Minnesota finally is using its new breath test machine, the DataMaster DMT. The state has produced no public information about these machines, so my office contacted the Minnesota Bureau of Criminal Apprehension (BCA) on two occasions last week in attempt to obtain documentation for the machine.
BCA employees initially claimed the DataMaster breath test machine was not yet “deployed” and therefore no manuals are available. After we told them that we are aware of several instances where police officers used the machine for DWI testing to revoke several drivers’ licenses, they admitted the machines were being used only in a “pilot program.”
One of my firm’s employees spoke to a supervisor. We specifically requested the DataMaster DMT manual, documents used to train operators and any other documents related to the breath test machine. The supervisor said the BCA would not provide any of the documents, and insisted we go through the Office of the Attorney General and obtain them through formal discovery in an actual DWI case.
This is disturbing. Because discovery is specifically limited by Minnesota’s Implied Consent Act, the BCA’s position requires a court order to obtain the public documents in a DWI case with the Attorney General.
The relevant part of the implied consent law says:
Judicial reviews must be conducted according to the Rules of Civil Procedure, except that prehearing discovery is mandatory and is limited to:
(1) the notice of revocation;
(2) the test record or, in the case of blood or urine tests, the certificate of analysis;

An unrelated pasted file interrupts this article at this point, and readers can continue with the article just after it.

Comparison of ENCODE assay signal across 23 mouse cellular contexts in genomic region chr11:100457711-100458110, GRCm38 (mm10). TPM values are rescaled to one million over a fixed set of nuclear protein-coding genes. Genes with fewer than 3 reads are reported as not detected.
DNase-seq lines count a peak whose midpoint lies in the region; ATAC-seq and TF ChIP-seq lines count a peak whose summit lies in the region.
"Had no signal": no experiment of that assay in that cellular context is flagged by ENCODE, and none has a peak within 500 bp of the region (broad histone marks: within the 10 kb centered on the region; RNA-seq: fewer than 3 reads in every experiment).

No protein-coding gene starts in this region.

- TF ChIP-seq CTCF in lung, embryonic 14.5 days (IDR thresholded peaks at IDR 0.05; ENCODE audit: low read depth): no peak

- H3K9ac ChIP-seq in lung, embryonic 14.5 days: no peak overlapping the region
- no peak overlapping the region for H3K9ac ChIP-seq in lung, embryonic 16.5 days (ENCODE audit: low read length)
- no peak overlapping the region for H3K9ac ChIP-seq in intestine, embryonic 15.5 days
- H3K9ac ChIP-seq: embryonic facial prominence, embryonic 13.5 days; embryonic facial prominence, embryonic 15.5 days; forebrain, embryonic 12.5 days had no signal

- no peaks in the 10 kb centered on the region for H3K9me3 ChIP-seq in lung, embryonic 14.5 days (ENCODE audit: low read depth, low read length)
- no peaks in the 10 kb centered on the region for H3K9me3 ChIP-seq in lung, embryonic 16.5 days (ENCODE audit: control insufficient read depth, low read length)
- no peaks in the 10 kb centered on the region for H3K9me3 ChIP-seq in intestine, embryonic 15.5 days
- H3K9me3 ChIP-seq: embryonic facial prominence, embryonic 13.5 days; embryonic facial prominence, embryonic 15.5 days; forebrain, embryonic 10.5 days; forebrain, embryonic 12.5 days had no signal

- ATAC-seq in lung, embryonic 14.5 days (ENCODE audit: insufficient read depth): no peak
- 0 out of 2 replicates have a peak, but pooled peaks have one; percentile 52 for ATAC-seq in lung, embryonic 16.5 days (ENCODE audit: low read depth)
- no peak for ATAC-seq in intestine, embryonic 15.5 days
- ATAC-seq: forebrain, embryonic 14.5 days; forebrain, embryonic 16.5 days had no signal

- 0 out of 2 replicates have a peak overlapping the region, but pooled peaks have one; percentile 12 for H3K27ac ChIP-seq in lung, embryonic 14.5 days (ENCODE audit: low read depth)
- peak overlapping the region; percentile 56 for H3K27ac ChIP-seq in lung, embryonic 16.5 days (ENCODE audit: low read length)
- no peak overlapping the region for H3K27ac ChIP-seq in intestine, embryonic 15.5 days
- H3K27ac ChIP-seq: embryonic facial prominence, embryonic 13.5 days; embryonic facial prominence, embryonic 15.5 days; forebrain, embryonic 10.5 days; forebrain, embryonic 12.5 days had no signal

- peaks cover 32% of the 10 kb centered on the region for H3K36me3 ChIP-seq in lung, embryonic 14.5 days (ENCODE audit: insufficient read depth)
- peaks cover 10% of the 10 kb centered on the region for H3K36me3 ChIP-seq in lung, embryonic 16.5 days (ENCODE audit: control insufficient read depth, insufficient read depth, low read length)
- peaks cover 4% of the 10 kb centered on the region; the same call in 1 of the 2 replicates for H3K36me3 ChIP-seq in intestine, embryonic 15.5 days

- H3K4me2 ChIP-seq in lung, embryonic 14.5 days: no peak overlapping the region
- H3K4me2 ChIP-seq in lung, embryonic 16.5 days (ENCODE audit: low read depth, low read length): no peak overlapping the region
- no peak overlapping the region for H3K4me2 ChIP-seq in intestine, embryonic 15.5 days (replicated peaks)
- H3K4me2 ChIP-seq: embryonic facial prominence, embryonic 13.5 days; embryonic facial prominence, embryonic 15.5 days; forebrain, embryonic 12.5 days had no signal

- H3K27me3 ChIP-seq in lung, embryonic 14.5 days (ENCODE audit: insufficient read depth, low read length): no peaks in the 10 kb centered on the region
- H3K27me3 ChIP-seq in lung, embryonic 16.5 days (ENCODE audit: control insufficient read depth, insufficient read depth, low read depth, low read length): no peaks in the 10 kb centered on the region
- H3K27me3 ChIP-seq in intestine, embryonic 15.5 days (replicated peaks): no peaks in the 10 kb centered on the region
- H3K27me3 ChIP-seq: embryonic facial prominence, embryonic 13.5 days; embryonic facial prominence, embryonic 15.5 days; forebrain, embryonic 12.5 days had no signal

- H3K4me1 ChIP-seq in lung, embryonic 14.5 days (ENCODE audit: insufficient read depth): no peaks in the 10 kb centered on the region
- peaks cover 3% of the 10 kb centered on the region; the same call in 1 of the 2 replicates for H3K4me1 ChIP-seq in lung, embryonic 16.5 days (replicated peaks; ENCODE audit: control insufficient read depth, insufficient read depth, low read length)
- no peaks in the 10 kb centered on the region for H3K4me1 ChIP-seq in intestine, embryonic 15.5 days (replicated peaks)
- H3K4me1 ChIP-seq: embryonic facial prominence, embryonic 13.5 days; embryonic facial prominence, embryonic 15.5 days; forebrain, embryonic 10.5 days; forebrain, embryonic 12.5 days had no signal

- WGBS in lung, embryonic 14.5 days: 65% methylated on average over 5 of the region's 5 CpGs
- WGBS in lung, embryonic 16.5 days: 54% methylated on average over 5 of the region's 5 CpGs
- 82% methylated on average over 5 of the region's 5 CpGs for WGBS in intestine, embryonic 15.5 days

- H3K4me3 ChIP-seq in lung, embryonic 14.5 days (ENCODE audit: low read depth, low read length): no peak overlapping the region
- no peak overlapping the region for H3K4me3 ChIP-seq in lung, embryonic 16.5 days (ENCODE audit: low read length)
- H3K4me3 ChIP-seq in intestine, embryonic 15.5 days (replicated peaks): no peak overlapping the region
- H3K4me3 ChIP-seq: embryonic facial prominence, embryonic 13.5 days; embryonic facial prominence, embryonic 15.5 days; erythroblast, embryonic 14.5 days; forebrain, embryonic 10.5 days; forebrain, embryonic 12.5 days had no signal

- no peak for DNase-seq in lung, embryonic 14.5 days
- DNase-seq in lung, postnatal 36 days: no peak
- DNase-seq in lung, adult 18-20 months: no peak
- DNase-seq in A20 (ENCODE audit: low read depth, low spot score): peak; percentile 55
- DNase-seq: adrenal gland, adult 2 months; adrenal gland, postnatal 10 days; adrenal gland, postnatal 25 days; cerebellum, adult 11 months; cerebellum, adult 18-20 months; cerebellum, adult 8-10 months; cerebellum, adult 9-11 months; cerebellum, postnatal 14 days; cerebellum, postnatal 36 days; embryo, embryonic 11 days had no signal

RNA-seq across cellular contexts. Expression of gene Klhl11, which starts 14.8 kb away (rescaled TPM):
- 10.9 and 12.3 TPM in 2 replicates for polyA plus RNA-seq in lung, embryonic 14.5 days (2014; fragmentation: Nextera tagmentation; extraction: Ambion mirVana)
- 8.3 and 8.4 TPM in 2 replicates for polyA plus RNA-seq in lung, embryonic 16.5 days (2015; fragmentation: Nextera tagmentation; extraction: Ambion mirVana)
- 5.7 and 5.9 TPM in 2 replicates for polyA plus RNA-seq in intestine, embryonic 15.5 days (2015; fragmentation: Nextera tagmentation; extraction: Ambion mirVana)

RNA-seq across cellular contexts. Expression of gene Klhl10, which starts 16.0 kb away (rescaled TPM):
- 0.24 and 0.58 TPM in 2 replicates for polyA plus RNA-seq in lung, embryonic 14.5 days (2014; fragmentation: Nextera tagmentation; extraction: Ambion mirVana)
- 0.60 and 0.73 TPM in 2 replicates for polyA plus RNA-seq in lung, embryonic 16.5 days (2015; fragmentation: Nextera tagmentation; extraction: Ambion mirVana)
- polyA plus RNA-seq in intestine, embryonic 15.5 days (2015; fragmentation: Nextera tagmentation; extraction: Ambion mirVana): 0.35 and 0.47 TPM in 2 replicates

(3) the peace officer's certificate and any accompanying documentation submitted by the arresting officer to the commissioner; and
(4) disclosure of potential witnesses, including experts, and the basis of their testimony.
Other types of discovery are available only upon order of the court.
Minnesota Statute section 169A.53, Subd. 2(d).
This is a change from the way the BCA has traditionally handled such requests. Previously the BCA was much more open to requests for information.
This is not the first time the BCA’s toxicology section has copped an attitude. As Judge Abrams wrote in his source code order:
Those responsible for the operation and maintenance of the [Intoxilyzer 5000 at the BCA] have been defensive and at times outright hostile to the suggestion that problems may exist, which has in turn led to the instant challenge. … A less defensive posture and access to the [information] at an earlier time would likely have increased confidence in results and reduced the need for this protracted litigation.
Minnesota Intoxilyzer Source Code Order #20, P. 115, March 7, 2011 (italics supplied).
While we hope the government learns from its mistakes, it seems the BCA is unaware of the Minnesota Government Data Practices Act which requires disclosure as well. Failure to turn over the documentation under the act could likely result in payment of sanctions.
While we will be filing a formal data practices request this week, we are disappointed the BCA would again entrench itself in secrecy.
What do you think the BCA is afraid of?